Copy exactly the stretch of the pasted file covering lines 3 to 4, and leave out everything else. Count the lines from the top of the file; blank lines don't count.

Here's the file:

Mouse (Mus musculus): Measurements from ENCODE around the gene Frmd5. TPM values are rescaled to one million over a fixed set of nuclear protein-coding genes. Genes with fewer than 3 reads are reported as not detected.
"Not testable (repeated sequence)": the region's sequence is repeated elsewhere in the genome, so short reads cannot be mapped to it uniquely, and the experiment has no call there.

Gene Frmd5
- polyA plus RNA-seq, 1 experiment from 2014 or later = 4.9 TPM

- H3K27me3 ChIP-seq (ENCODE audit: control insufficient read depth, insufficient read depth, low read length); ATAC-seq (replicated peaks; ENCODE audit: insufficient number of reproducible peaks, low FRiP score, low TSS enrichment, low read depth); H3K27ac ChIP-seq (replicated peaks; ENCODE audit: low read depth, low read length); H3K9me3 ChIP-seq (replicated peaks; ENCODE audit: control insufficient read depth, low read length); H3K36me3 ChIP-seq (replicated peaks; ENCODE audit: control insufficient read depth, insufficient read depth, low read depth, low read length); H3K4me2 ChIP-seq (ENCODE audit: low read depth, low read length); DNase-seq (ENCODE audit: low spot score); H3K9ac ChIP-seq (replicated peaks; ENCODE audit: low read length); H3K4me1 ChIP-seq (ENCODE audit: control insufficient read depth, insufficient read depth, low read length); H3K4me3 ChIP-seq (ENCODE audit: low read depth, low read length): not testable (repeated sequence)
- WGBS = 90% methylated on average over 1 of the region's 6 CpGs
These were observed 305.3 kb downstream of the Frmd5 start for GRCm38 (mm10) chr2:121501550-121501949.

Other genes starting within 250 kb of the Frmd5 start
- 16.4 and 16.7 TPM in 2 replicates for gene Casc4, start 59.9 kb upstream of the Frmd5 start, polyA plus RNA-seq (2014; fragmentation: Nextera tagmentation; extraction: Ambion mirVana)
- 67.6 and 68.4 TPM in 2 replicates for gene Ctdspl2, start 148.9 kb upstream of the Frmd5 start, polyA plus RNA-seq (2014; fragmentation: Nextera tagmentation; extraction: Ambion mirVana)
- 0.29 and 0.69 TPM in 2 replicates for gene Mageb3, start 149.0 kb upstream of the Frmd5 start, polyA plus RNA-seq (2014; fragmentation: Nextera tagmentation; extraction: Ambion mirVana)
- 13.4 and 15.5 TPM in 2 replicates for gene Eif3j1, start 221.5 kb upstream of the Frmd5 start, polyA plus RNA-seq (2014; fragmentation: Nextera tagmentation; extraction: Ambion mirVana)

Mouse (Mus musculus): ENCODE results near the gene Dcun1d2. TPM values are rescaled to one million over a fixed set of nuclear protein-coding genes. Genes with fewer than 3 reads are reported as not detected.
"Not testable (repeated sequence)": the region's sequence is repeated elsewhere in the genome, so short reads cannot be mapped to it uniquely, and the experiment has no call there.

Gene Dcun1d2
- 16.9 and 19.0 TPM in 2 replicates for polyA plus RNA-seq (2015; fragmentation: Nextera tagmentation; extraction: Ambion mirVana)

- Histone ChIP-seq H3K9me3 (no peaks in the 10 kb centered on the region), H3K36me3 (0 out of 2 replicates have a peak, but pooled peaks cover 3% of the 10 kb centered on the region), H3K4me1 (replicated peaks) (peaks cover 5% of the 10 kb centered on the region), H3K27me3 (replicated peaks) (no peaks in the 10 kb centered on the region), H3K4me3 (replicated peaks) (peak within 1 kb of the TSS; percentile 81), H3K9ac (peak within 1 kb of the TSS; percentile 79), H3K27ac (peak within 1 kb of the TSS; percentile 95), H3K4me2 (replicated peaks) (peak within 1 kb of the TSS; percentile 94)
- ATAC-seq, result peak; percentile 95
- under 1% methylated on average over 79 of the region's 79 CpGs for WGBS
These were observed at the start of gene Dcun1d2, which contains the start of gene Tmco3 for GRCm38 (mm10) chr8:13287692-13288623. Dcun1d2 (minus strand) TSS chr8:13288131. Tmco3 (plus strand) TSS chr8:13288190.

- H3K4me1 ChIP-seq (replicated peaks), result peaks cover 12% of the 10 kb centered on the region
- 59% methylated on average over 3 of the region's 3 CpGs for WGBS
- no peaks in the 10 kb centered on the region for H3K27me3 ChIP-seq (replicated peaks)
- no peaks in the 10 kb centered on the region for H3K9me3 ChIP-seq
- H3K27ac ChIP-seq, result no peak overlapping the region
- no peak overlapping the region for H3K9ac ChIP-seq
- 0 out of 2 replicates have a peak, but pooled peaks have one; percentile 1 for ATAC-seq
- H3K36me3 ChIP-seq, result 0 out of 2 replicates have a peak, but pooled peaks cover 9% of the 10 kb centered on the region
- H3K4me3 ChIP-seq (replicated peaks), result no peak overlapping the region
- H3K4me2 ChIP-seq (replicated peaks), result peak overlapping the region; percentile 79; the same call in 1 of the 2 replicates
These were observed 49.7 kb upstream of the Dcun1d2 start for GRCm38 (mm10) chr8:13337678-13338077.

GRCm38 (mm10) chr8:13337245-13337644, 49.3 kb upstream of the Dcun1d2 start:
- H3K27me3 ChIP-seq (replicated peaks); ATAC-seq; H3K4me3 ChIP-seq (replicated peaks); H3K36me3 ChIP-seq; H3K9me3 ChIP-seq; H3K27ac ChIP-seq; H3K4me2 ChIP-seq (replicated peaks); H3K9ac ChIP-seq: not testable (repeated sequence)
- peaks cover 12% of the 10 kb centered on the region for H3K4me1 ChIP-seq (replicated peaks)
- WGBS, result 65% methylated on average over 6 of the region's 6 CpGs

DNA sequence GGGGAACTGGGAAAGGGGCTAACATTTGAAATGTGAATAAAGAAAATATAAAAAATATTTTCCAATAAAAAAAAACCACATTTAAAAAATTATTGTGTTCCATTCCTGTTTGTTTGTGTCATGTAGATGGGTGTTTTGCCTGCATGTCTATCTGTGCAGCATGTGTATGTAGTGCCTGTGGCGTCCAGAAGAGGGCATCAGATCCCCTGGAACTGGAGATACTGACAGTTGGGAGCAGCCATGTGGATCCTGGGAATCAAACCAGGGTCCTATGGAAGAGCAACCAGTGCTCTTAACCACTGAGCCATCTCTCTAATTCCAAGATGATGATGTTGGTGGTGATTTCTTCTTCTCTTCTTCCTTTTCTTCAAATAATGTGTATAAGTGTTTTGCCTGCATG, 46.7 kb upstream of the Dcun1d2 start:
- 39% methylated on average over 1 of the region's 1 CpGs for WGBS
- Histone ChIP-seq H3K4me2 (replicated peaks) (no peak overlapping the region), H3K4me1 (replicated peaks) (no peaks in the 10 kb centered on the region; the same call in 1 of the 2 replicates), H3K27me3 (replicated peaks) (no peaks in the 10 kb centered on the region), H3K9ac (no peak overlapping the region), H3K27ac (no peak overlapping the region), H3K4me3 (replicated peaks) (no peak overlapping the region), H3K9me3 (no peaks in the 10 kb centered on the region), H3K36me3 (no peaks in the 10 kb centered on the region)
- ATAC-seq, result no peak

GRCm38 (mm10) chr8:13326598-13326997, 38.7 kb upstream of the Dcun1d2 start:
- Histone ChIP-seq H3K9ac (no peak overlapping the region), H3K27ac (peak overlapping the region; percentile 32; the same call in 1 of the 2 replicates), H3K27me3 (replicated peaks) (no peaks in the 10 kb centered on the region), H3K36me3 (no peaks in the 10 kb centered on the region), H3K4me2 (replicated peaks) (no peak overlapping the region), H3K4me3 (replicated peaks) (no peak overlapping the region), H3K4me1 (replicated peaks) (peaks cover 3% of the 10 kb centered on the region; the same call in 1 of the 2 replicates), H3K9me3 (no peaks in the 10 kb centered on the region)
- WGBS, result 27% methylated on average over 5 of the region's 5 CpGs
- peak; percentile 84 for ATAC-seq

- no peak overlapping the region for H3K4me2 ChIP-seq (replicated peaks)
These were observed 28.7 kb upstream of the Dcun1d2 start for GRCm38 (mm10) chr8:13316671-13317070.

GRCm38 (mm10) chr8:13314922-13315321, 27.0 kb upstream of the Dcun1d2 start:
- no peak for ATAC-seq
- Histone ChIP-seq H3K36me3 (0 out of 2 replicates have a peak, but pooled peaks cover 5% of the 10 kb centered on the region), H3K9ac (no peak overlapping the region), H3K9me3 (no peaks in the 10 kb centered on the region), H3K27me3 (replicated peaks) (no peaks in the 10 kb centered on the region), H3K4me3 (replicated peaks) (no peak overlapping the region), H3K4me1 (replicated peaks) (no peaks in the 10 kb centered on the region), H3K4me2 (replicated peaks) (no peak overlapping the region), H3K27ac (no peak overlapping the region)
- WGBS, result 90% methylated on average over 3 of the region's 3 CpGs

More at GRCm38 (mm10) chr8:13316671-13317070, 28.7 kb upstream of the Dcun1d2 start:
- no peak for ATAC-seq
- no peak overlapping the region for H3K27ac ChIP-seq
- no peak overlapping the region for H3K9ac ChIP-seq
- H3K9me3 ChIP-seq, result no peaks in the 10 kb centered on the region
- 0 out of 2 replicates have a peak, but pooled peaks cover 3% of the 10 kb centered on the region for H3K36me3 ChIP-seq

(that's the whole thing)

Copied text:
Gene Frmd5
- polyA plus RNA-seq, 1 experiment from 2014 or later = 4.9 TPM